The Second Half of Life: Why Creating is Better Than Chasing

Craig Stanland
3 min readMay 11

I checked all the boxes I thought I had to check.

I had the career, the cars, the homes, the watches, the clothes, and the VIP status at the hot restaurants.

I did more than check them; I excelled at them.

But there was one box that wasn’t checked, and I was chasing and checking all those other boxes, thinking that one box would be checked one day.

I thought all those other boxes would eventually reach a critical mass and allow me to check that box, but no matter what I did, it hung over me — unchecked.

What was that one box?


And my life was empty without it.

I was chasing meaning through professional success and materialism and was too blind to see my actions would never create the outcome I desired.

So I doubled down on the chase, and when that didn’t work, I doubled down on the escapes (alcohol/materialism/sex).

I had a success-sized hole in the middle of my life and was throwing sand into a sieve.

Here’s something I learned:

Meaning isn’t difficult to create.

However, it is slightly more difficult than living a numb, existing but not living life set on autopilot where I was chasing short-term high after short-term high.

It took going to prison, losing everything, and rebuilding from scratch to learn that meaning isn’t something to chase.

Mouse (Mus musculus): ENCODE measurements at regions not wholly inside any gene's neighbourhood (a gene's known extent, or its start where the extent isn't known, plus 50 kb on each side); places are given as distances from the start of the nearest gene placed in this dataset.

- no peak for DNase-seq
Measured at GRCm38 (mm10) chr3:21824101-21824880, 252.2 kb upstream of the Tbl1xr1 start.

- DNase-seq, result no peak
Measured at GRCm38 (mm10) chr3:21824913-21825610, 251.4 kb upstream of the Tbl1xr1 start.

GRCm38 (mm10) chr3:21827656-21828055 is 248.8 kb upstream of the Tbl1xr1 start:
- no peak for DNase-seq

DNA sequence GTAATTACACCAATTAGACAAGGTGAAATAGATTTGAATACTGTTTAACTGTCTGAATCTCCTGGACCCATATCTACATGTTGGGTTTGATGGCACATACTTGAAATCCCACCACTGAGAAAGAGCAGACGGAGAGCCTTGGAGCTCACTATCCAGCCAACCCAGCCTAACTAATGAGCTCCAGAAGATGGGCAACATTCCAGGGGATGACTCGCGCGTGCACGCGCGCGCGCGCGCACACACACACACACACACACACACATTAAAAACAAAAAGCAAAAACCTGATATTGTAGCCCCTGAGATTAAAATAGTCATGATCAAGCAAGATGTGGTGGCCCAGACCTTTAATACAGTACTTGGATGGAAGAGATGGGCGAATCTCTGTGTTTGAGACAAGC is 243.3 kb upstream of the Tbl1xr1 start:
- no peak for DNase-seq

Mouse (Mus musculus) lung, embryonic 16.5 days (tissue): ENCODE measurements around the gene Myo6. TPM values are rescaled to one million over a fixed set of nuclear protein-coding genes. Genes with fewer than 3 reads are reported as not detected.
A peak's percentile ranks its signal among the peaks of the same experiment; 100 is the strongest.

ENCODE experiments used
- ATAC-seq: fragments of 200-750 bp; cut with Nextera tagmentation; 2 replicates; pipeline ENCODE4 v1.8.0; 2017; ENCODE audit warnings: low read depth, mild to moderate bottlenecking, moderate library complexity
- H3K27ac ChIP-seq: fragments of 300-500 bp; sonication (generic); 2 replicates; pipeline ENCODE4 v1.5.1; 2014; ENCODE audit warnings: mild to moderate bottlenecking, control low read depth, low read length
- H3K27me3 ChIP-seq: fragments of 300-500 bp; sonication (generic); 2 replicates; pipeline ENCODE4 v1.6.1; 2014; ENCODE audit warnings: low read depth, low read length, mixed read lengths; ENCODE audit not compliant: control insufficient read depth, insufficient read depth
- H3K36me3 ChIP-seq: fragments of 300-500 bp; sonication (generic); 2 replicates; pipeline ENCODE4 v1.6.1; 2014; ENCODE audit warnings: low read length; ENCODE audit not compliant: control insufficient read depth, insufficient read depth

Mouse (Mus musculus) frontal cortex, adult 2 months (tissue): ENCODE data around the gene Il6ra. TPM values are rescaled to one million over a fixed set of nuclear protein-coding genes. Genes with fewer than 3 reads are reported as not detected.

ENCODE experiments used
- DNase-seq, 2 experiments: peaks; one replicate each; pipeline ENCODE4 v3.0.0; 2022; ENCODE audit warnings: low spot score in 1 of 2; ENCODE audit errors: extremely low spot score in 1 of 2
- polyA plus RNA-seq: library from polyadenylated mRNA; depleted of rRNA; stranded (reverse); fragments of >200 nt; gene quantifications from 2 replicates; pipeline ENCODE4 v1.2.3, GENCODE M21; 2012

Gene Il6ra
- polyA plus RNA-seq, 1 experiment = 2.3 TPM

Meaning is cultivated and created — and it doesn’t have to cost a thing other than time, and I can’t think of a better investment.

3 Simple Ways I Create Meaning Now:

1. Connect with nature. I get outside as much as possible and experience awe and wonder.

2. Who can I help today? Pre-prison, the world revolved around me; post-prison, I put the focus on others.

3. Life Calling. I invest as much time as possible in my Life’s Calling, which is communication — taking my experience of corporate success, federal prison, suicide ideation, rebuilding from scratch, and now living a life of mission, meaning, purpose, and…

Craig Stanland

I write about my journey from corporate success to federal prison and finding joy, mission, meaning, and fulfillment beyond professional and financial success.